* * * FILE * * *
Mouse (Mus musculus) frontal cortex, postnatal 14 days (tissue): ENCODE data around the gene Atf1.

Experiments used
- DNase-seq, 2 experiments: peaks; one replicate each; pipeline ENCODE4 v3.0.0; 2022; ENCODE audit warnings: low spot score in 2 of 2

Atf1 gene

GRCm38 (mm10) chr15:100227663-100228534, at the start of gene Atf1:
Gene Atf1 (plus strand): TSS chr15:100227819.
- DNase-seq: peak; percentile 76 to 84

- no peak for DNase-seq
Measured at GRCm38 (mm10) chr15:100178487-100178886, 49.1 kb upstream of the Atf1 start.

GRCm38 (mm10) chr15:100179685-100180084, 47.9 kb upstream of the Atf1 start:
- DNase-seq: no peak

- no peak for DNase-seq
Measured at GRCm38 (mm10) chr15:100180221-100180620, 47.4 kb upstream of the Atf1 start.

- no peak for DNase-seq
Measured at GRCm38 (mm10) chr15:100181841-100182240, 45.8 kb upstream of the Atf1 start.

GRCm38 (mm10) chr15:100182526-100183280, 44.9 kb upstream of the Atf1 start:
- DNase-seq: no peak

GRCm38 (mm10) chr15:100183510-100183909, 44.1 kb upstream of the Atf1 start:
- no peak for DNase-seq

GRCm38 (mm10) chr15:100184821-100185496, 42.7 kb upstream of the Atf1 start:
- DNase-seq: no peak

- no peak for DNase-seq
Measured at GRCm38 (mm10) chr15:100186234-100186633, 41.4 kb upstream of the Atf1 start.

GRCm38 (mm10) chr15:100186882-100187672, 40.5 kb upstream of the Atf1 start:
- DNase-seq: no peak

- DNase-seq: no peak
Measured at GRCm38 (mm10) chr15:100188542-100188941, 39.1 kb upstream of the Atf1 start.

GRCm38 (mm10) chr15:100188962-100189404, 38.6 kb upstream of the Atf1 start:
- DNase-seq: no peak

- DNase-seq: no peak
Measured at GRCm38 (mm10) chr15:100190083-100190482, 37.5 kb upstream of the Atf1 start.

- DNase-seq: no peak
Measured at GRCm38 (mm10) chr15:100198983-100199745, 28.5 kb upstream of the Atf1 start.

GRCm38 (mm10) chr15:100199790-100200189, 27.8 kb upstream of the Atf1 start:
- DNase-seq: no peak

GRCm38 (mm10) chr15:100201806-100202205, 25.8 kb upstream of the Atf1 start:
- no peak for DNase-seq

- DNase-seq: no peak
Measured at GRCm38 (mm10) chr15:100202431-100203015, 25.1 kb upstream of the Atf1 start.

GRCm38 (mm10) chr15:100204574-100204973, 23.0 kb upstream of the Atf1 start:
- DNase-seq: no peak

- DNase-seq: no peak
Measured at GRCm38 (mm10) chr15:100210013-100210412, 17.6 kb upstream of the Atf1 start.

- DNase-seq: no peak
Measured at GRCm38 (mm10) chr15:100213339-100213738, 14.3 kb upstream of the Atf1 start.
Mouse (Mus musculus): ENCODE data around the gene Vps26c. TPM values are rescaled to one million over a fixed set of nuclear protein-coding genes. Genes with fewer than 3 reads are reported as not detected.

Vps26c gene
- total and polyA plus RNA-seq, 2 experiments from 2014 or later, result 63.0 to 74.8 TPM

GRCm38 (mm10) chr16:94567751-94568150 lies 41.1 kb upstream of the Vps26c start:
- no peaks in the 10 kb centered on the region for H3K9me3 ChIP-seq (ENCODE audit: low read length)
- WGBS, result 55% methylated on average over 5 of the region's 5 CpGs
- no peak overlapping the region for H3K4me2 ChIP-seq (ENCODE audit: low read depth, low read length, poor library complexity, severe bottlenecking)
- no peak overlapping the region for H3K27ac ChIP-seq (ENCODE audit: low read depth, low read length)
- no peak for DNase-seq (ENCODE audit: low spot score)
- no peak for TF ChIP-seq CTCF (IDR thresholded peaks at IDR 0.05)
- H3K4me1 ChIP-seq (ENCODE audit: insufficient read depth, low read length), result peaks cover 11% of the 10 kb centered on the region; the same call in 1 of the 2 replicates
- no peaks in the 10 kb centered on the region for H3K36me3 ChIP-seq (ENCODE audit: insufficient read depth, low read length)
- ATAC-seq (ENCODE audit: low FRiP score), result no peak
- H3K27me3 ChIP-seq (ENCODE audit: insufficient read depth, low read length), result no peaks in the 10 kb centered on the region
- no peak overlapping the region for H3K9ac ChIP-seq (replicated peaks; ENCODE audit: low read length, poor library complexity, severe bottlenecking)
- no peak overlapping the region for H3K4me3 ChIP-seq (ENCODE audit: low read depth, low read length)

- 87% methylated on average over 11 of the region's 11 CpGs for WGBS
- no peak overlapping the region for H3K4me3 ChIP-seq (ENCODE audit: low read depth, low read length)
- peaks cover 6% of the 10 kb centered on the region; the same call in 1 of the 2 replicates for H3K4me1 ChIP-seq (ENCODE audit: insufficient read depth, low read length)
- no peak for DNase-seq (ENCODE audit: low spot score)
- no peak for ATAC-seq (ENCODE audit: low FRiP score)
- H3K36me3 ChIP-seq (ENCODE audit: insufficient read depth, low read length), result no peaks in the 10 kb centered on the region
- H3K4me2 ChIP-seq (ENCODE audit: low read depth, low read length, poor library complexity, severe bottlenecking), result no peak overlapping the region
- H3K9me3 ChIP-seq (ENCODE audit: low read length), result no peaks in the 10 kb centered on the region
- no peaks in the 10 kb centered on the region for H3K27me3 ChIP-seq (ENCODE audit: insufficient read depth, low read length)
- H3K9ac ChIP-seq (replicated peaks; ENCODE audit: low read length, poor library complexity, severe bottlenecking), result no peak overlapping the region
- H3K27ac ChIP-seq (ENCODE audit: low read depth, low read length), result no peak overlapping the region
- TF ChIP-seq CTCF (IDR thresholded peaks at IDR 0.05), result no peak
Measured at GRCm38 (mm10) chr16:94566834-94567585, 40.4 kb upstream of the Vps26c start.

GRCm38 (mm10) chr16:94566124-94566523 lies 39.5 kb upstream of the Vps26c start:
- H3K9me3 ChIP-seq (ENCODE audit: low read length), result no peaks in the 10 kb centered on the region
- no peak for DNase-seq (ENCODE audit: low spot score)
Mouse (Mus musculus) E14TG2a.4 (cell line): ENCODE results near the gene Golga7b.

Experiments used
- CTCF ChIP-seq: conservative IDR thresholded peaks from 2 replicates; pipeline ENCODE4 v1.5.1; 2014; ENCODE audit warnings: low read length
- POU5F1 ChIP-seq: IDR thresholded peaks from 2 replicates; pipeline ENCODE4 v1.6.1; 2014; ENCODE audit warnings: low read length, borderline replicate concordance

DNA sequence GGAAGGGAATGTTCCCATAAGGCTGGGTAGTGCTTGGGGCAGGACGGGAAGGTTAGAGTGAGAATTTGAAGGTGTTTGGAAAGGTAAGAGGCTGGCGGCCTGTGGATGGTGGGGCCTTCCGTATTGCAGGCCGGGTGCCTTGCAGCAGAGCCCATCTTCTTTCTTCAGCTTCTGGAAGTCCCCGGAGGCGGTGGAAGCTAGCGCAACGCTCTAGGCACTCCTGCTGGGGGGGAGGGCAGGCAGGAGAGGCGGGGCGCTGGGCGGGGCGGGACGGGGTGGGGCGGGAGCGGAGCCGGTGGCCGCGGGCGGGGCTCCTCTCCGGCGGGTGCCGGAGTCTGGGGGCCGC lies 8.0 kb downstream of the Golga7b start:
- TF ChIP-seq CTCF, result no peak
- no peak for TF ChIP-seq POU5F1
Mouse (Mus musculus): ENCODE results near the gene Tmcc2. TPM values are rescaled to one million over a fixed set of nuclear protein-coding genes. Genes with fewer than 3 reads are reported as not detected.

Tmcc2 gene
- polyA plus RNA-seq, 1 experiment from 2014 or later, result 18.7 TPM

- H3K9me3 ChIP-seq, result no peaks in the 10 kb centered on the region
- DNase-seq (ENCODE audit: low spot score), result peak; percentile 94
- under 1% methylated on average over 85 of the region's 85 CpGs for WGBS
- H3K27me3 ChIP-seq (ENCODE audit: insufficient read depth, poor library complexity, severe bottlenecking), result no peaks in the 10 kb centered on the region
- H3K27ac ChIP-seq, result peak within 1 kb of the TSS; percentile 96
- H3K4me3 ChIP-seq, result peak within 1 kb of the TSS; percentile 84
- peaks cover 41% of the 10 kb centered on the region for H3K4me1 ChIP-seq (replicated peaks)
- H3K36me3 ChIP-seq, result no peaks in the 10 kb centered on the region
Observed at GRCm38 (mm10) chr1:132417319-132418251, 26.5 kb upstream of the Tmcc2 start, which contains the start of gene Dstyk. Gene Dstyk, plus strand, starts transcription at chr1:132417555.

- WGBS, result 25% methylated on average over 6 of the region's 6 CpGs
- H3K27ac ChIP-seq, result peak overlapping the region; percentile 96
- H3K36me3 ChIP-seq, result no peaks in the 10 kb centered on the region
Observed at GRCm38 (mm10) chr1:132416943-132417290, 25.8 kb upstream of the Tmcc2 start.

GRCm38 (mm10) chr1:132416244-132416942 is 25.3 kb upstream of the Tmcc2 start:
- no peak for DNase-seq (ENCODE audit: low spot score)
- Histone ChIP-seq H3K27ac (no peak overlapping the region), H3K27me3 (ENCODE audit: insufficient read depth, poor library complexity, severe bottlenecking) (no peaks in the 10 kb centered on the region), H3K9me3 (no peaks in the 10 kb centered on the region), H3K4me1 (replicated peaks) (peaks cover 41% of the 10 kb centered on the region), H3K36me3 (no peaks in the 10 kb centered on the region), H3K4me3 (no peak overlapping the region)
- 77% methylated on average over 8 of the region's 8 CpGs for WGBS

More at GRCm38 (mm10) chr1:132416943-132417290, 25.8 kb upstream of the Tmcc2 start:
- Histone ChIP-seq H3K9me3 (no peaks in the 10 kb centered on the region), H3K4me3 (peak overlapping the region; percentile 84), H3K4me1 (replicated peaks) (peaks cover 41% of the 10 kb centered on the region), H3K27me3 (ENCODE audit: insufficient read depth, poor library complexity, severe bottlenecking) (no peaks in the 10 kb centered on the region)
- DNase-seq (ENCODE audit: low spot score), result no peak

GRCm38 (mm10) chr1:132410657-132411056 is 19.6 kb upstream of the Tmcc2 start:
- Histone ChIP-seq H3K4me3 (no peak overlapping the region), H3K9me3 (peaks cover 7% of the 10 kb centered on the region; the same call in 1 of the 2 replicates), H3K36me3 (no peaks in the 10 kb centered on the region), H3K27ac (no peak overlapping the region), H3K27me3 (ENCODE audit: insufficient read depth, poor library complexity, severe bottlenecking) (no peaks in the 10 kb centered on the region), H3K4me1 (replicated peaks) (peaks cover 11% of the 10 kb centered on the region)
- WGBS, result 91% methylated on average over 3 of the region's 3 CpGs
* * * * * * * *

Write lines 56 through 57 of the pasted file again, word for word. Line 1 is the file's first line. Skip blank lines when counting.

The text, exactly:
- H3K4me1 ChIP-seq (ENCODE audit: insufficient read depth, low read length), result peaks cover 11% of the 10 kb centered on the region; the same call in 1 of the 2 replicates
- no peaks in the 10 kb centered on the region for H3K36me3 ChIP-seq (ENCODE audit: insufficient read depth, low read length)